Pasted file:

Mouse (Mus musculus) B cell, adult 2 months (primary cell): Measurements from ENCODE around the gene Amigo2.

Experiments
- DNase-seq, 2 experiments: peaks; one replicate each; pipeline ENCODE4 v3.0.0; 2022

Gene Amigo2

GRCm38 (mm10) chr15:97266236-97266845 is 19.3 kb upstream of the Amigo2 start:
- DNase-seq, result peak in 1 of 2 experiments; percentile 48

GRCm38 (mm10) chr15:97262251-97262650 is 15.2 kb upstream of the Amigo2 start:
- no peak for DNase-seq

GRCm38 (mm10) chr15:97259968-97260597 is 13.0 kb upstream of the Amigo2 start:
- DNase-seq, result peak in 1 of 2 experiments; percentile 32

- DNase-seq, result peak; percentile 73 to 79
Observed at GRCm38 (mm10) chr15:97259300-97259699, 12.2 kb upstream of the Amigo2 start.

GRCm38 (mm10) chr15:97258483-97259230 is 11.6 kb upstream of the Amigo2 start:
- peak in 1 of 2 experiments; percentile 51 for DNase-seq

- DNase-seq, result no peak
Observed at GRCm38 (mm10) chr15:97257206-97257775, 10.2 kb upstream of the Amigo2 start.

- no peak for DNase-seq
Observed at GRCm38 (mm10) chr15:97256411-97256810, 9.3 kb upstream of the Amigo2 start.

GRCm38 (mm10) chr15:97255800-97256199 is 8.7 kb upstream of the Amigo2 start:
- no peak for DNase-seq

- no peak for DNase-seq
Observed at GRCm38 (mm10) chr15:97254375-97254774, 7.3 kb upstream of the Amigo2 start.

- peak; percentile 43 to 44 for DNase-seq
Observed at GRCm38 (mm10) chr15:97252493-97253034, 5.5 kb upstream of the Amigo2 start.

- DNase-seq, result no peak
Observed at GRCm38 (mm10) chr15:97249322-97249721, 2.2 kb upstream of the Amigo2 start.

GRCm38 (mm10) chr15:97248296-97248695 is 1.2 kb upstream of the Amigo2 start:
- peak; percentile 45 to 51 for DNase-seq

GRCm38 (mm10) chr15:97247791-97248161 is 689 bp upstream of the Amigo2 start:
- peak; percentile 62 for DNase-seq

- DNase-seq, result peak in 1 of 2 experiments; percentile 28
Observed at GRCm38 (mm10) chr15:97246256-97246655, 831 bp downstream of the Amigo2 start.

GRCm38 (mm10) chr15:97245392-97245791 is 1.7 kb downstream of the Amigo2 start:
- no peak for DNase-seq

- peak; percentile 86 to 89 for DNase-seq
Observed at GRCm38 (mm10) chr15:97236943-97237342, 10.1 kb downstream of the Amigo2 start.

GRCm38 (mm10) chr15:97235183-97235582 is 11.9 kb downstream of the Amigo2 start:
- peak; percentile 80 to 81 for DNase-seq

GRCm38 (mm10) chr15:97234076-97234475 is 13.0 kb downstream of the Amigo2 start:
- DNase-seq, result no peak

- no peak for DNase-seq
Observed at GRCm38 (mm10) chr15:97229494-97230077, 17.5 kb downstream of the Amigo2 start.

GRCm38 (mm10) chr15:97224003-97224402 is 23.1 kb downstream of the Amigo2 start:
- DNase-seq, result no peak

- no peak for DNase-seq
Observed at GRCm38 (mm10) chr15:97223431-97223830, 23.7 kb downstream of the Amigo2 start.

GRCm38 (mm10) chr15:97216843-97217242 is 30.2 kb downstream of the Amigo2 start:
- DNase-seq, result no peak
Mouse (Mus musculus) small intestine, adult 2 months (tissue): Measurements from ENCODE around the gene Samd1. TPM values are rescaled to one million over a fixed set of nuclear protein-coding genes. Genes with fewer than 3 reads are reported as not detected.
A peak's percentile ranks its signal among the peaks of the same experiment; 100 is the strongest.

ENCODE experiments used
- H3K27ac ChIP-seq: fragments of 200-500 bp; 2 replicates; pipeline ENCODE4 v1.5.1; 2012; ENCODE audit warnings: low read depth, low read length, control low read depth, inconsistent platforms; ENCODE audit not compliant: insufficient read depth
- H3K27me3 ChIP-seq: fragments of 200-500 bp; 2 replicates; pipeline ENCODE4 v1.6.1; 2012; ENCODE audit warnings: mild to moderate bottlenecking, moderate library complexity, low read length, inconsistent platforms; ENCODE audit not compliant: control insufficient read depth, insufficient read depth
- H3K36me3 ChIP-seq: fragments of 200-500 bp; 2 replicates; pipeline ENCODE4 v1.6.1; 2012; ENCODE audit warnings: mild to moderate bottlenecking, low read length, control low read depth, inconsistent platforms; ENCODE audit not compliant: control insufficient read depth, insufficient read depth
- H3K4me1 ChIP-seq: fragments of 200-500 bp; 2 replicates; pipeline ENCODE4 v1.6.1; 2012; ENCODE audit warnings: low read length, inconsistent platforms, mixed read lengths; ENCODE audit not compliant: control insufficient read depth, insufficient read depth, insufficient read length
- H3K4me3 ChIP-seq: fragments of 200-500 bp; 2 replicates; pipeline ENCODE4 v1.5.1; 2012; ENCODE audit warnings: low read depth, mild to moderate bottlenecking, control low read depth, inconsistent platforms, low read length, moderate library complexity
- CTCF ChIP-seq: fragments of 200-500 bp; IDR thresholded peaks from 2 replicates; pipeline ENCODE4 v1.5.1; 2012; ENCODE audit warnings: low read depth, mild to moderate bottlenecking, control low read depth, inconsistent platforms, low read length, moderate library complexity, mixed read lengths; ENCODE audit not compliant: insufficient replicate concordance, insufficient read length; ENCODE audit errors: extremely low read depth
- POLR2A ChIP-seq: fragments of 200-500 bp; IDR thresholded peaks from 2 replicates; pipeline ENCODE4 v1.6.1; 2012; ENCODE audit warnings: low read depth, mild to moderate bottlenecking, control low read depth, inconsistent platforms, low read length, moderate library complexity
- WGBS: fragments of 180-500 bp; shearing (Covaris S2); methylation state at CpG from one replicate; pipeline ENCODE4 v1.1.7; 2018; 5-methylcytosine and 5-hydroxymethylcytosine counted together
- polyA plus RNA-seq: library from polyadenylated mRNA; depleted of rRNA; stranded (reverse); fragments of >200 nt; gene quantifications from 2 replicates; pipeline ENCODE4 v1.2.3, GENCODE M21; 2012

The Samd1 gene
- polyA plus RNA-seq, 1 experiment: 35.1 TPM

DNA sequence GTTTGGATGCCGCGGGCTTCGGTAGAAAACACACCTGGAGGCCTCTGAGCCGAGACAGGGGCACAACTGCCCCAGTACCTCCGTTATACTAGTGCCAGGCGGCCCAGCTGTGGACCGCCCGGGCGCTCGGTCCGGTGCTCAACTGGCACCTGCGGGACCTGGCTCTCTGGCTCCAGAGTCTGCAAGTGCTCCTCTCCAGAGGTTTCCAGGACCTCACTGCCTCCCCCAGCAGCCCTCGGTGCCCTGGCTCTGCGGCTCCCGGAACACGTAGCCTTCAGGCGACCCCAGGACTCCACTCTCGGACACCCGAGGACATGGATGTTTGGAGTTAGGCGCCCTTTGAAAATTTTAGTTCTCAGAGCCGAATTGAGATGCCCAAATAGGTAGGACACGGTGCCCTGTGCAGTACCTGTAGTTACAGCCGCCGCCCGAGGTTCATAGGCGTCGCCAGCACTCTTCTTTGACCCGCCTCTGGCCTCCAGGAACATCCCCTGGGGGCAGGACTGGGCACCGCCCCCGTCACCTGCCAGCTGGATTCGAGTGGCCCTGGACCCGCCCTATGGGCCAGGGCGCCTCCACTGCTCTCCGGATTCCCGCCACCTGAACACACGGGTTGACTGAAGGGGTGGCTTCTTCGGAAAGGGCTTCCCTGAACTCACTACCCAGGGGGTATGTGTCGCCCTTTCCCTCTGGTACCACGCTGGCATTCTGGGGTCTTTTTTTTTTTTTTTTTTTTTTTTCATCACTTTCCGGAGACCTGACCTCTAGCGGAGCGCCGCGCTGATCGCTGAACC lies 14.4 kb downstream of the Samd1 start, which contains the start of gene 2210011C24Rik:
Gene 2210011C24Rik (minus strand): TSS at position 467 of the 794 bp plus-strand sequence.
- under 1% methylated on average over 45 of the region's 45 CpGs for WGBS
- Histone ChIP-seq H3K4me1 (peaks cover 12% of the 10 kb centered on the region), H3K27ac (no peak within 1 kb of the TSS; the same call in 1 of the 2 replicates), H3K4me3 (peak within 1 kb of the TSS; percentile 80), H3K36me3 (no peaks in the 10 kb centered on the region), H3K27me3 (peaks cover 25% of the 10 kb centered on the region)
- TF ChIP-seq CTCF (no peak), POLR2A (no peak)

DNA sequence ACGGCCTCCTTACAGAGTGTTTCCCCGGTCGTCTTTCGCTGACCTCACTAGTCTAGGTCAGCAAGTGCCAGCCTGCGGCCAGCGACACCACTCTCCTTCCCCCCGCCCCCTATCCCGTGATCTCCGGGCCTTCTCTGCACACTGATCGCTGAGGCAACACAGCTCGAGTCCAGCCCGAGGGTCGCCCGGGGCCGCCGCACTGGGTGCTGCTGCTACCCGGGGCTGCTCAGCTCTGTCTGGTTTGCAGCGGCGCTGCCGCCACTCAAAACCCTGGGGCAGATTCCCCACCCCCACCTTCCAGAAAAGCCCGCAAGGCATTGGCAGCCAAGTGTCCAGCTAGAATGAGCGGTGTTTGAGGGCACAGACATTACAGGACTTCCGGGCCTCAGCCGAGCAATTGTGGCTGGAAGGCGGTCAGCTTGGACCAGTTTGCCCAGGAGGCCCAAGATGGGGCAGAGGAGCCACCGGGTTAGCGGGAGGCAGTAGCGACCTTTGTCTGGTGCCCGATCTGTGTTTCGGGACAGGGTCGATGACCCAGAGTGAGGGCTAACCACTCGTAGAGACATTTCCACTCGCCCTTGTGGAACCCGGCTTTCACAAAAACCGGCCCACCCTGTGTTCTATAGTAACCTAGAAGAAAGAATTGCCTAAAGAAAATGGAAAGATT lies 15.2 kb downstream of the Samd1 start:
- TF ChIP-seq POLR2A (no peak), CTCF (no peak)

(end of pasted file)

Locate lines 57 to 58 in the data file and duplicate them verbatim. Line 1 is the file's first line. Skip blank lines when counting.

- CTCF ChIP-seq: fragments of 200-500 bp; IDR thresholded peaks from 2 replicates; pipeline ENCODE4 v1.5.1; 2012; ENCODE audit warnings: low read depth, mild to moderate bottlenecking, control low read depth, inconsistent platforms, low read length, moderate library complexity, mixed read lengths; ENCODE audit not compliant: insufficient replicate concordance, insufficient read length; ENCODE audit errors: extremely low read depth
- POLR2A ChIP-seq: fragments of 200-500 bp; IDR thresholded peaks from 2 replicates; pipeline ENCODE4 v1.6.1; 2012; ENCODE audit warnings: low read depth, mild to moderate bottlenecking, control low read depth, inconsistent platforms, low read length, moderate library complexity